Many important public services have interrupted the career of Mr. Kittinger in his regular profession. He was elected in October, 1880, prosecuting attorney for the twenty-fourth judicial circuit including Hamilton and Madison counties. He was reelected to the position in 1882, and gave a very satisfactory account of his administration during four years. After leaving the office he formed a partnership with Judge R. Lake, which lasted six months. He then fitted up all office of his own on the southside of the public square, but the building in which he was located was burned to the ground in less than a month after he had occupied the office, and he suffered a heavy loss for him at that stage of his career. February 1, 1886, he became a partner of L. M. Schwinn, and the firm of Kittinger & Schwinn became recognized as one of the strongest aggregations of legal talent in this section of the state. Through all these years his reputation was growing as a criminal lawyer, and at the present time there is no abler practitioner in this special department in central Indiana than William A. Kittinger.
Mr. Kittinger was in politics a Democrat until 1878, and from that time forward allied himself with the Republicans. In 1888-90 he served as secretary of the Republican County Central Committee and is regarded as one of the strongest and most influential workers for his party in Madison County. In 1888 he was nominated on the Republican ticket representative to the legislature and led his party ticket by about one hundred ‘and twenty-five ballots, though he was unable to overcome the Democratic majority in the County. In 1900 he was elected to the state senate from Madison County and in 1904 he was renominated for this office, and thus served for eight years his term as state senator ending January, 1908, In 1908 Mr. Kittinger was nominated and elected state senator on the senatorial district, and as a legislator has an excellent record.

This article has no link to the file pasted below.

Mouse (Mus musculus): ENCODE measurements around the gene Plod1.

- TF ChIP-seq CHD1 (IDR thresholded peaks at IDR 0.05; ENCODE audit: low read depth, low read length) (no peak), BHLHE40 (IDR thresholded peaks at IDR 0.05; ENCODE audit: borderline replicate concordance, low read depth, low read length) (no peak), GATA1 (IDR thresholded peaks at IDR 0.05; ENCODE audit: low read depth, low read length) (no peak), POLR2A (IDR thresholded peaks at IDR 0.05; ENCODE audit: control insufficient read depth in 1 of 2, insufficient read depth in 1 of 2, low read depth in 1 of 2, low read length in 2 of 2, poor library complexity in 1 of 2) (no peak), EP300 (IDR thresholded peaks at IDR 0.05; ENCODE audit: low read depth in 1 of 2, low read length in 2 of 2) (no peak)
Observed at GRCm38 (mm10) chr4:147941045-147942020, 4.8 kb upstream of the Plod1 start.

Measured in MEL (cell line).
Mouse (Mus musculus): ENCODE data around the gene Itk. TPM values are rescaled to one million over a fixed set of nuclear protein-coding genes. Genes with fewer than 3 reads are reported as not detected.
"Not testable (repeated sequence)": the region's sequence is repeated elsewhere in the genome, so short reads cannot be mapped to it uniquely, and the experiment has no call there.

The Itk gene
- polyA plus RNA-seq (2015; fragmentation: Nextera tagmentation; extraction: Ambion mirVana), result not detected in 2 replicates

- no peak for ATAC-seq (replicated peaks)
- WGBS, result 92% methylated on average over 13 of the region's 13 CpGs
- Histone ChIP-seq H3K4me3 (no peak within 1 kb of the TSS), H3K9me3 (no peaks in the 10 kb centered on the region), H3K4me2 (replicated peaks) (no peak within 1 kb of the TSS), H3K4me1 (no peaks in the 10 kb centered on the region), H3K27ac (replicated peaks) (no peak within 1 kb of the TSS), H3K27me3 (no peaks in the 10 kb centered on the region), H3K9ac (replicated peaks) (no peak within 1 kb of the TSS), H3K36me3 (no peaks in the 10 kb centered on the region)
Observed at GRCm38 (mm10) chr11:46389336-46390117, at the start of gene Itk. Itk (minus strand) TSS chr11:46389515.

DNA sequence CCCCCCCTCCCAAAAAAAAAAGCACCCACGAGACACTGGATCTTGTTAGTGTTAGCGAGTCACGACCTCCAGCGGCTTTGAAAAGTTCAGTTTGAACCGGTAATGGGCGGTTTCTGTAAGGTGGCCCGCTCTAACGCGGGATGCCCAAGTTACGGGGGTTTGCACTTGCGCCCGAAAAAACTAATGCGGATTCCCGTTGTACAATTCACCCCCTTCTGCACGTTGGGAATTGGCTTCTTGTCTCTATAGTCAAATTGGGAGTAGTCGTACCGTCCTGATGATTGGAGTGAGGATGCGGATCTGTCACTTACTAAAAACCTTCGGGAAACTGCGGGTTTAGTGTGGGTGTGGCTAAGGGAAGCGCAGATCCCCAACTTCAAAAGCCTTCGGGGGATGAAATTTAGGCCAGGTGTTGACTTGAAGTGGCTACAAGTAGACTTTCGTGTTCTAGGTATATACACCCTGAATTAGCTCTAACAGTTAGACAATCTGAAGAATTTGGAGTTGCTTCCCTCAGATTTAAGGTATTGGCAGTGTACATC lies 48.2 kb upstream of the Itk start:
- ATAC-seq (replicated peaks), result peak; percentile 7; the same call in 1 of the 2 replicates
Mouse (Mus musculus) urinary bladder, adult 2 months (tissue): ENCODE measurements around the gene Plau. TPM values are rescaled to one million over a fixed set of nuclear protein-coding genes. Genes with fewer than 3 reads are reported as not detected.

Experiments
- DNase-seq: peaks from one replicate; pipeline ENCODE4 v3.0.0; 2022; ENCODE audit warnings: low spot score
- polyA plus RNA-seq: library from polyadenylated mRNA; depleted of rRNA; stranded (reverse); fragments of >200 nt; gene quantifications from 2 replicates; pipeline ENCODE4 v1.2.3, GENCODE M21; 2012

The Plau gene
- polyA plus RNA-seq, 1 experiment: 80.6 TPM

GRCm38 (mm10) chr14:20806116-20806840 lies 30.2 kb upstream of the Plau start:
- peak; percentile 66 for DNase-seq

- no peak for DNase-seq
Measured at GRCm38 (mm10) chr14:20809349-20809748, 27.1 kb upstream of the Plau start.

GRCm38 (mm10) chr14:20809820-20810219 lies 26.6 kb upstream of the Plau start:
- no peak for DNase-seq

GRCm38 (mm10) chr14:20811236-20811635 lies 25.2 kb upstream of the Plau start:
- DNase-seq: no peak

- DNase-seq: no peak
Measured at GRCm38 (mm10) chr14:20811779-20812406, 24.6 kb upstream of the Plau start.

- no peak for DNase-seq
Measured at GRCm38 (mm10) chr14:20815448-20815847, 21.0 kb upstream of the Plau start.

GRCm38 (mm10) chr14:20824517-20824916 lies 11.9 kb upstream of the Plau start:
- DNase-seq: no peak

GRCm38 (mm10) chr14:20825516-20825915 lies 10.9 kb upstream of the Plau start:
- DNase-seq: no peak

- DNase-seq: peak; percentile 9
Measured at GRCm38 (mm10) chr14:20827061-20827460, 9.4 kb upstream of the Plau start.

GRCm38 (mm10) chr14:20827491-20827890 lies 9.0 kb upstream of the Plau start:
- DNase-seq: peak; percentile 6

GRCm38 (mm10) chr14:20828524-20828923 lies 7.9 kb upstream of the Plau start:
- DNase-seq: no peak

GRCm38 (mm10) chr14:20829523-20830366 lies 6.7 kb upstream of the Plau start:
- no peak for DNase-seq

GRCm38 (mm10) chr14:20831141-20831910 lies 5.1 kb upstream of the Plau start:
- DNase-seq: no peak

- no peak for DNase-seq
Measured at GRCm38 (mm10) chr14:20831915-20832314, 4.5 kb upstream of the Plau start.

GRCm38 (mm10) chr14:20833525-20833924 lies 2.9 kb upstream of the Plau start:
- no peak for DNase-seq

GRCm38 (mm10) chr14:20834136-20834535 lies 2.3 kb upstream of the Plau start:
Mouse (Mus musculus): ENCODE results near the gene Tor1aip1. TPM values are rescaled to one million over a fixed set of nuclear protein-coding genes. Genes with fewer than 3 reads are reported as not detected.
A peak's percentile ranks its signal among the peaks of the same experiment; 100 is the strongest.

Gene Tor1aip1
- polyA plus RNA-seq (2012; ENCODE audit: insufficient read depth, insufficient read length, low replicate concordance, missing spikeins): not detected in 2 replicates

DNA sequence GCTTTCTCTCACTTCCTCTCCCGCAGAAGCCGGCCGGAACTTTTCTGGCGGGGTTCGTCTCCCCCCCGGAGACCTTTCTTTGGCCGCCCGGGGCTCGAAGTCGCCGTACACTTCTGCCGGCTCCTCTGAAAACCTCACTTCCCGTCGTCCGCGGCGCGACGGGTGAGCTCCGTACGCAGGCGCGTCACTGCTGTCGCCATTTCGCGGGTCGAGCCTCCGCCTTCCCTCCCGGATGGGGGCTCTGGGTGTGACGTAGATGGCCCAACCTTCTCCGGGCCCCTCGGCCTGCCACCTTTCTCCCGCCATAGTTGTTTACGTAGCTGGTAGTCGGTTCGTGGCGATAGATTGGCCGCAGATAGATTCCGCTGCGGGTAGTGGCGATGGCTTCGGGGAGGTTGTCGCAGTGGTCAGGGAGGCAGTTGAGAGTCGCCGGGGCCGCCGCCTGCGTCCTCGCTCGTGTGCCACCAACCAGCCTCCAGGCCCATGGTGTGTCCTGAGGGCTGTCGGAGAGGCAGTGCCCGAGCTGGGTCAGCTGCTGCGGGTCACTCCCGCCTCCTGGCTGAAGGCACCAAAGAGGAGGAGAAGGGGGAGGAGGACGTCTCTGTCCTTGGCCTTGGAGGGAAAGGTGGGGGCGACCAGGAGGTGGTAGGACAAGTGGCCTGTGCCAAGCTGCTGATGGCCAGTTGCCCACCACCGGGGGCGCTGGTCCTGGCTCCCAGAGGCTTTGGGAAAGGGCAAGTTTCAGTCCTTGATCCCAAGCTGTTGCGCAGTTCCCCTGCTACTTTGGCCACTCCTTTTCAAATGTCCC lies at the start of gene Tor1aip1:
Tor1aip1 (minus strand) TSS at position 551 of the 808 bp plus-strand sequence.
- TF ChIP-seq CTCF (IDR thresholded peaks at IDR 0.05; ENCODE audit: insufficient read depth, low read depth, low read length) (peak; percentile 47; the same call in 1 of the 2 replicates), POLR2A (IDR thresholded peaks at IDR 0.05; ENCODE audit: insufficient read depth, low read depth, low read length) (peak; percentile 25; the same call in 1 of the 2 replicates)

At Columbus Grove, Ohio, September 9, 1874, Mr. Kittinger married Miss Martha E. Kunneke, who was born in Dayton, Ohio, and reared in Columbus Grove. The three children of Mr. Kittinger now living are: Theodore, a graduate of the Annapolis Naval Academy of Annapolis, Maryland; Leslie F., Tschentscher of Chicago, Ill., and Helen M. the wife of Blanchard J. Horne. Mr. Kittinger is a Scottish Rite Mason and a Shriner. He is affiliated with Mt. Moriah Lodge No. 77 A. F. & A. M., in which he served as master of the lodge; with Anderson Chapter of which he is a past-high priest; and Anderson Commandery No. 32 K. T. Of which he has been eminent commander. He also is a member of the Order of The Eastern Star and has a membership in the Benevolent and Protective Order of Elks, and with the Rebekahs. He is one of the well known members of the County Bar Association.